Previous: #450-#441 | Next:  #430-#421

 

9 Comments

  1. Interesting set of songs. There is nothing on this list that I really dislike and much that I do like. Henson Cargill probably should have been a much bigger star than he turned out to be. He really was a good vocalist and he had some songs (“She Thinks I’m On That Train” and “Some Old California Memory”) that were big regional hits but didn’t break out nationally. I saw him several times on television shows and he did not seem to have a dynamic stage personality. I would have “Skip A Rope” about one hundred places higher on my list. Jimmy Dean had a really good recording on this song on one of his RCA albums.

    For some reason, most of my favorite Mickey Gilley songs were covers of older hits such as “Window Up Above” or “Room full of Roses”.

    Lefty Frizzell’s “If You’ve Got the Money, I’ve Got the Time” would be somewhere in my top hundred (there would be several more Lefty songs in my top hundred)

  2. It is mind-boggling that whoever came up with this list actually thought that “Ticks” and “Pontoon” should be placed higher than “Jolene” and “Don’t It Make My Brown Eyes Blue”.

    It’s nice to see Josh Turner anywhere on this list. I agree with Zachery that I think a lot of people took Turner for granted. Such an amazing talent.

    It’s also nice to see Alan Jackson represented again, although it’s curious that the makers of this list did not notice that Jackson’s remake of “This Must Be Love” appears TWICE on this list (at 574 & 682). As much as I love Jackson, when you think of all the artists that didn’t have ONE song on the list, it’s quite a waste to have a song take up two places.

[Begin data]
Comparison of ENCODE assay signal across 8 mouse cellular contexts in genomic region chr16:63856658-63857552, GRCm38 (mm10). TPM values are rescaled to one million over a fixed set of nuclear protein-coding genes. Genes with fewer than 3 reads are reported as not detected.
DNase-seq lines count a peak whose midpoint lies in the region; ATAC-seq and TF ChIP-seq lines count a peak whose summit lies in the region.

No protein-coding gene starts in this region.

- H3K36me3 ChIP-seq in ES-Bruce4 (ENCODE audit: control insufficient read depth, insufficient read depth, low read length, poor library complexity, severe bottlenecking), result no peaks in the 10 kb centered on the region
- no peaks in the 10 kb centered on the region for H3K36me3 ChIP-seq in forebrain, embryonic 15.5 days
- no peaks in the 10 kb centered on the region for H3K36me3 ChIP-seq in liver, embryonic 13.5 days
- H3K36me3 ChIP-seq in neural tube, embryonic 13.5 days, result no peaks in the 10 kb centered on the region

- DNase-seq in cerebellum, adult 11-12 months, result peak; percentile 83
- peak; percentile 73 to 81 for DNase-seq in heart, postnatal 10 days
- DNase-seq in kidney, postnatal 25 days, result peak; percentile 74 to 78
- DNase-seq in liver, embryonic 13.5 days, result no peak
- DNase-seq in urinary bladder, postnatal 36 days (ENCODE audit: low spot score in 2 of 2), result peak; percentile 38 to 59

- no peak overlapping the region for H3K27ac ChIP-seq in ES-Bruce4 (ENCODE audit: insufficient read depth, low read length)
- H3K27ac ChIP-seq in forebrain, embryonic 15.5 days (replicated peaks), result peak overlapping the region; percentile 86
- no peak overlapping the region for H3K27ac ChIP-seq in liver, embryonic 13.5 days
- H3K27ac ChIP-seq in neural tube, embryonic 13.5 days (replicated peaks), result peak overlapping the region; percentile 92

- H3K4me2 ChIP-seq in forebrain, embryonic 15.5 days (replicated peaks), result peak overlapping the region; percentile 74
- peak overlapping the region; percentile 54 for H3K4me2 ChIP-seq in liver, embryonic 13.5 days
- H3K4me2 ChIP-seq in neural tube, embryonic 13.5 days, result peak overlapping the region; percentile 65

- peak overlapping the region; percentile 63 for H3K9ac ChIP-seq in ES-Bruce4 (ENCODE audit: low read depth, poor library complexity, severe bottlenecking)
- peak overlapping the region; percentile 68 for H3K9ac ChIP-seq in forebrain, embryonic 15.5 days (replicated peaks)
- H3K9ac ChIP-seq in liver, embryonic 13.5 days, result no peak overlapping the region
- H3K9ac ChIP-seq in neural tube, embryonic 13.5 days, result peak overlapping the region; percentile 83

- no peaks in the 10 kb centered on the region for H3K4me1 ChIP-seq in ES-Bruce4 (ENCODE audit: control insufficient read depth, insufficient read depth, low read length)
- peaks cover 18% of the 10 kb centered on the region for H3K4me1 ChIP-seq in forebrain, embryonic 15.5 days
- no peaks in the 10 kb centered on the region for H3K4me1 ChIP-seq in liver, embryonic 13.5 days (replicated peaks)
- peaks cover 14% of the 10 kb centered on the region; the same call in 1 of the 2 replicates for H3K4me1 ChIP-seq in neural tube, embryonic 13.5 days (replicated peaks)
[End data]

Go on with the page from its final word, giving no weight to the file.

3. Tracy Lawrence’s song is the start of this list, but I like them all, except “If Youve Got the Money.” Replace it with “Saginaw, Michigan as his only song on the list.

  4. “Time Marches On” is also not one of my top favorites from Tracy, but I do like it, and I remember thinking how cool and unique this song was back when it came out in the mid 90’s. I’d personally rank “Sticks And Stones,” “Alibis,” and several of his other 90’s hits higher, though. Love that vintage pic of Tracy, btw! That looks like him during the Sticks And Stones or Alibis era (1991-1993ish).

    Always really enjoyed “Tall Tall Trees” by AJ, and it brings back some really good childhood and elementary school memories (my 4th grade teacher was also a big country music fan, and I remember her mentioning this song when it was new). I’ve always been a sucker for those fun Cajun flavored ditties from the 90’s, as well. I have to agree with the majority, though, that I wouldn’t have it quite this high. There are several other Jackson singles I’ve would’ve put in this slot instead.

    Same pretty much goes for “Some Girls Do.” It’s another fun song that I’ve enjoyed since my childhood (I remember the video playing on CMT a lot back when it first came out), but once again there are several other Sawyer Brown songs I’d have in this spot instead (“All These Years,” “Cafe On The Corner,” “The Dirt Road,” etc.). This one would go somewhere on the back half of the list.

    Ahh…I still really love Collin Raye’s “Love, Me.” Just that opening guitar alone takes be back to my early childhood in the Fall of 1991 and Winter in early 1992. I actually remember hearing it for the first time while I was recording one of my many tapes off the radio at the time (Sadly, it was near the end of the tape, and it ended before the song finished, but no worries, I got it on a few other tapes after that. :) ) This is still one of my favorite songs from Collin, and actually, I love his entire debut album and think it’s very underrated. I’d say they got this one about right.